A cowling is the removable covering of a vehicle's engine, most often found on automobiles, motorcycles, aircraft, and on outboard boat motors. On planes, cowlings are used to reduce drag and to cool the engine. On boats, cowlings are a cover for an outboard motor. In addition to protecting the engine, outboard motor cowlings need to admit air while keeping water out of the air intake.
"Cowling" comes from "cowl", which originated from Middle English coule, from Old English c?le, from earlier cugele ("hood, cowl"). This, in turn, came from Ecclesiastical Latin cuculla ("monk's cowl"), from Latin cucullus ("hood"), of uncertain origin.
In aviation, a cowling may be used for drag reduction or engine cooling by directing airflow. Examples in aviation include the NACA cowling and Townend ring. On a plane, the cowling may also cover part of the fuselage, the nacelles, the engine mount and part of the cockpit. The cowlings and the fairings are similar, as both streamline airflow, except that cowlings are usually removable (to permit engine inspections and repairs), whereas fairings are bolted in place. Engine-facing sides of the cowling must be made of metal. On jets, they are used as an air intake for jet engines. Cowlings may also be used for decorative purposes.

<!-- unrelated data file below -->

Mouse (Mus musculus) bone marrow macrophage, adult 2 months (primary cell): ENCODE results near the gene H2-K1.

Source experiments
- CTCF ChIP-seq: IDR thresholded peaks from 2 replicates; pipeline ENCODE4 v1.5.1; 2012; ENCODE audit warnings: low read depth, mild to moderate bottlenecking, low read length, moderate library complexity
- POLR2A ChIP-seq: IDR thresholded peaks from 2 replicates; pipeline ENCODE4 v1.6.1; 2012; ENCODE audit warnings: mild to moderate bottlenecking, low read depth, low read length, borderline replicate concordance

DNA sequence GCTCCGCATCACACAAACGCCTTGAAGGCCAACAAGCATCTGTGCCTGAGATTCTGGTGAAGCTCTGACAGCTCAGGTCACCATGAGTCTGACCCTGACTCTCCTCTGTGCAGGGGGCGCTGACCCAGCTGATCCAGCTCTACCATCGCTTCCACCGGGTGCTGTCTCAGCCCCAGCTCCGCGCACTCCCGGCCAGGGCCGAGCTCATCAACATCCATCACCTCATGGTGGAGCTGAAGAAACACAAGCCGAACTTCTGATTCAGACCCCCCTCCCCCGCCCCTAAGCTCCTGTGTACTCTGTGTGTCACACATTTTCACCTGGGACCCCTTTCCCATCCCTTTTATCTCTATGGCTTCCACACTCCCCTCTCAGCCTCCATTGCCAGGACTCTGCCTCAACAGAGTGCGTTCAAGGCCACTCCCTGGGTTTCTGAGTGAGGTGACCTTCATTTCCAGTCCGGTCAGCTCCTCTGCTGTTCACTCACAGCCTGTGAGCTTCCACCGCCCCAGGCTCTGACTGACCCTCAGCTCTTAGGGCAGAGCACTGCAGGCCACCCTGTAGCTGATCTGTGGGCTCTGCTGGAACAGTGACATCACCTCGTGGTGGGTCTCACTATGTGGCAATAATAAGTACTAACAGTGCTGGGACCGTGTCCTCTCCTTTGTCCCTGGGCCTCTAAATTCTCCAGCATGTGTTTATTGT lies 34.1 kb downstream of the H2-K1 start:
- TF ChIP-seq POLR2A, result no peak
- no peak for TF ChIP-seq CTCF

On piston-engined planes, the cowling constitutes a symmetric, circular airfoil, in contrast to the planar airfoil of airplane wings. It directs cool air to flow through the engine where it is routed across the engine's hottest parts, that is, the cylinders and heads. Furthermore, turbulence after the air passes the free-standing cylinders is greatly reduced. The sum of all these effects reduces drag by as much as 60 percent. After tests in 1932 proved the effectiveness of NACA cowlings, almost every radial-engined aircraft were equipped with them.
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